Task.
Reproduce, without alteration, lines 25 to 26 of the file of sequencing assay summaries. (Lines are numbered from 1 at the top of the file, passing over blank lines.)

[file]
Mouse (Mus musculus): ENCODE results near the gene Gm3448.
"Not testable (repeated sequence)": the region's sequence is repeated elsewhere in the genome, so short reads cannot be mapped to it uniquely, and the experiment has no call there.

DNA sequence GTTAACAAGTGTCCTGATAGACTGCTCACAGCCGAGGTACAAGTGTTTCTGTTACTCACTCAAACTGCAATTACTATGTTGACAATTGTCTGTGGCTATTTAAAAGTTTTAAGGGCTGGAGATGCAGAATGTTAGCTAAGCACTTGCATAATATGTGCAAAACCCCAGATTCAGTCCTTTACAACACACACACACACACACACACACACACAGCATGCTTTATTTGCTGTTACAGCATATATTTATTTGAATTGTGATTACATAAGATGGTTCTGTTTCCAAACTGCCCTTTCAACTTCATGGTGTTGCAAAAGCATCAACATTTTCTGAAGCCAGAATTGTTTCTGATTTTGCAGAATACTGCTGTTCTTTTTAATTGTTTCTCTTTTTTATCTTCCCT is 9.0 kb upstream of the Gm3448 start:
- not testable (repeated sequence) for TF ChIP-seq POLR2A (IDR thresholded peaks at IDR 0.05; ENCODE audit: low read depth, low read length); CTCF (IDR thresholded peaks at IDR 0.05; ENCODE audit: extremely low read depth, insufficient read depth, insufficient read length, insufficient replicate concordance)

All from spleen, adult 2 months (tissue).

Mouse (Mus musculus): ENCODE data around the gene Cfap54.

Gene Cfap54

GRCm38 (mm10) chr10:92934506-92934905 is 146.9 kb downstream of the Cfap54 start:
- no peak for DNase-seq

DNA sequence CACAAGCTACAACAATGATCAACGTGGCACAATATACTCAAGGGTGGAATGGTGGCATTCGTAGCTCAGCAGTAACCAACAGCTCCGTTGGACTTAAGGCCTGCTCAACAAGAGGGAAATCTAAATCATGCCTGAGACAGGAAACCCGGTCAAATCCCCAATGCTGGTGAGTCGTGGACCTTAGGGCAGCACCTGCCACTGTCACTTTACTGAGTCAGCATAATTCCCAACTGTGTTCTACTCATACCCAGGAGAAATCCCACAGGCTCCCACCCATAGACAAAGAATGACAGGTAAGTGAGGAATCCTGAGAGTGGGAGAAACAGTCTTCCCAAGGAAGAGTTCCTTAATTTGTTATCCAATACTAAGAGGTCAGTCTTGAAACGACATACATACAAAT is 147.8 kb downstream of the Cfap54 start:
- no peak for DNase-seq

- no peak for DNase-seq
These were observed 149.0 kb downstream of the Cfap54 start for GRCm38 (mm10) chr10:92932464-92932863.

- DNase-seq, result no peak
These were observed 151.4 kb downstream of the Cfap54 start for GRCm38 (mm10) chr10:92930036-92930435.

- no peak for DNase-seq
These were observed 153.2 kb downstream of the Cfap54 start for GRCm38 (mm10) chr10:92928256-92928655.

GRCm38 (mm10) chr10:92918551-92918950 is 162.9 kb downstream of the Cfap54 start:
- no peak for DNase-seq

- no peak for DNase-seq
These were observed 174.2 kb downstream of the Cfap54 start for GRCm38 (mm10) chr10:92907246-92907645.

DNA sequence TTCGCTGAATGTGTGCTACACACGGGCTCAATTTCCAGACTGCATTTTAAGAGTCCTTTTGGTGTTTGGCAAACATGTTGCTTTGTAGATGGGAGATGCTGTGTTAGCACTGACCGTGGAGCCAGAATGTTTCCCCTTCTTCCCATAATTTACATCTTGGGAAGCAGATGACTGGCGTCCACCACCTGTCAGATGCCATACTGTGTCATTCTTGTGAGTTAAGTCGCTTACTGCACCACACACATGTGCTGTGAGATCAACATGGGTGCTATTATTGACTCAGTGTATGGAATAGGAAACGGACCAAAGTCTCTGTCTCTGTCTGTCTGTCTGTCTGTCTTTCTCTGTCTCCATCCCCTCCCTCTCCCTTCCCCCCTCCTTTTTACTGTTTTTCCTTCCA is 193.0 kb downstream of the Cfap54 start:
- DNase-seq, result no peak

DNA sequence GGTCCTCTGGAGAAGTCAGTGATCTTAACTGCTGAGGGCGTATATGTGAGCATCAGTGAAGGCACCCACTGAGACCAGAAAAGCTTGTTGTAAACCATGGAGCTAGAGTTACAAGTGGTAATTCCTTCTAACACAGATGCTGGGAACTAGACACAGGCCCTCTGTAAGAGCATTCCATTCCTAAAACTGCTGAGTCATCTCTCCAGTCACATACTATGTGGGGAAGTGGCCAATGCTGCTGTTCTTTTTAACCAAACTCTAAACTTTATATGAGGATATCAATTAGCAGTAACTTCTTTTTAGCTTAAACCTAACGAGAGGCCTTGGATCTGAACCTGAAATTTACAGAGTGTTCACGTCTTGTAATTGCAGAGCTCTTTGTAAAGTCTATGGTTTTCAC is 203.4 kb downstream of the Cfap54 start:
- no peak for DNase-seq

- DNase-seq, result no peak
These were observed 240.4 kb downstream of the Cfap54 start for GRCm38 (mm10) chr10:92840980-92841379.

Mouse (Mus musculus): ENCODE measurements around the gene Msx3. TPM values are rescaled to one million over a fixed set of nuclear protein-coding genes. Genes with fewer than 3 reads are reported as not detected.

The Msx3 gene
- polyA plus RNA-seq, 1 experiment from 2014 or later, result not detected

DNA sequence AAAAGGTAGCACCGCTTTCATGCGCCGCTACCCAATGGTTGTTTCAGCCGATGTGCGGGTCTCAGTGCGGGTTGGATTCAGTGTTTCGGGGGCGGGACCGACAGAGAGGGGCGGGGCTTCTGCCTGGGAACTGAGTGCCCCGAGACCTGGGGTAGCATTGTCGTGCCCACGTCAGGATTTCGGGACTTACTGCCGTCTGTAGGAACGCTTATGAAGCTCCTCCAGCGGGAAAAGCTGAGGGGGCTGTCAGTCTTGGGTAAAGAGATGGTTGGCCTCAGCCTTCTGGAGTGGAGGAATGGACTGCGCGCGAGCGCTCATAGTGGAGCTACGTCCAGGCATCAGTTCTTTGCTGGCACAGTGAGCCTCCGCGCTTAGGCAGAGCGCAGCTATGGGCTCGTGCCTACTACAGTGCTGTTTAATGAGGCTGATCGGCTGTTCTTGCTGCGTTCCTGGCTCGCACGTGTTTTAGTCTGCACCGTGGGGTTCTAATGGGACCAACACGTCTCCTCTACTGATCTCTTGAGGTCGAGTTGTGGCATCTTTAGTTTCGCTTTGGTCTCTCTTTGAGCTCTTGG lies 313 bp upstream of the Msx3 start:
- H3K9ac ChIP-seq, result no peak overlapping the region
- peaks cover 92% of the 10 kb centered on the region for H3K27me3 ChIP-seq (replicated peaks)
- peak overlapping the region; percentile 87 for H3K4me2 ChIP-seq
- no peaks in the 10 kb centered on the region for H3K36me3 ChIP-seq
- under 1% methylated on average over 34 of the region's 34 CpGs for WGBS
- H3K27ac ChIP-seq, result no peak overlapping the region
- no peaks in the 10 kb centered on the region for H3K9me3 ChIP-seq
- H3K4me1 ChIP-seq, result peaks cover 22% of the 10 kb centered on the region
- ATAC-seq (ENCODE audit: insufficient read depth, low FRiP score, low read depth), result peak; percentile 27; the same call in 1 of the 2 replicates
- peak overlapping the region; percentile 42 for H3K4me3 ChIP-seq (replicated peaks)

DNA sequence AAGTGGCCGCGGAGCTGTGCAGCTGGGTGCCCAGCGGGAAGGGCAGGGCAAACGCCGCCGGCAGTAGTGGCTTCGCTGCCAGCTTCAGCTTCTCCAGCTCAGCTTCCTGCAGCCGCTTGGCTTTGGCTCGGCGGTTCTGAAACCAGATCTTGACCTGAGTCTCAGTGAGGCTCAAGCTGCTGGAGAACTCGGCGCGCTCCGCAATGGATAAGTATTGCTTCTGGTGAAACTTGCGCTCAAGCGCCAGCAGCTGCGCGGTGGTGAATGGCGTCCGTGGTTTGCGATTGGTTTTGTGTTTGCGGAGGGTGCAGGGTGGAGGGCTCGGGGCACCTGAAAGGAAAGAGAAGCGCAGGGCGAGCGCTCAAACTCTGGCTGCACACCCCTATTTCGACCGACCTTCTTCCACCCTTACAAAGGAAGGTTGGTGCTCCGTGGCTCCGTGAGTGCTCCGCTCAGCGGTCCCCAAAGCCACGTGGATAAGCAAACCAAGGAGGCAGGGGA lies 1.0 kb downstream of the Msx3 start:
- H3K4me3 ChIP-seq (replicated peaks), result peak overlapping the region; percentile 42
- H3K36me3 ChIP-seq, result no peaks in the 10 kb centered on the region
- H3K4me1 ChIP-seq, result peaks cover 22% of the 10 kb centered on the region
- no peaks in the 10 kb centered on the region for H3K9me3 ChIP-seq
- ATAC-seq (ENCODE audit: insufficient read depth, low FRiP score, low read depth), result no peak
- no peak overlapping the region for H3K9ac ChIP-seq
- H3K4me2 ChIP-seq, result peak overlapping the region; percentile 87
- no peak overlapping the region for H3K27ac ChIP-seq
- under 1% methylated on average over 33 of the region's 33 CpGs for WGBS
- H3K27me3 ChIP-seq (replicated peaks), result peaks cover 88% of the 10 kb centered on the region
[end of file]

- no peak for DNase-seq

- DNase-seq, result no peak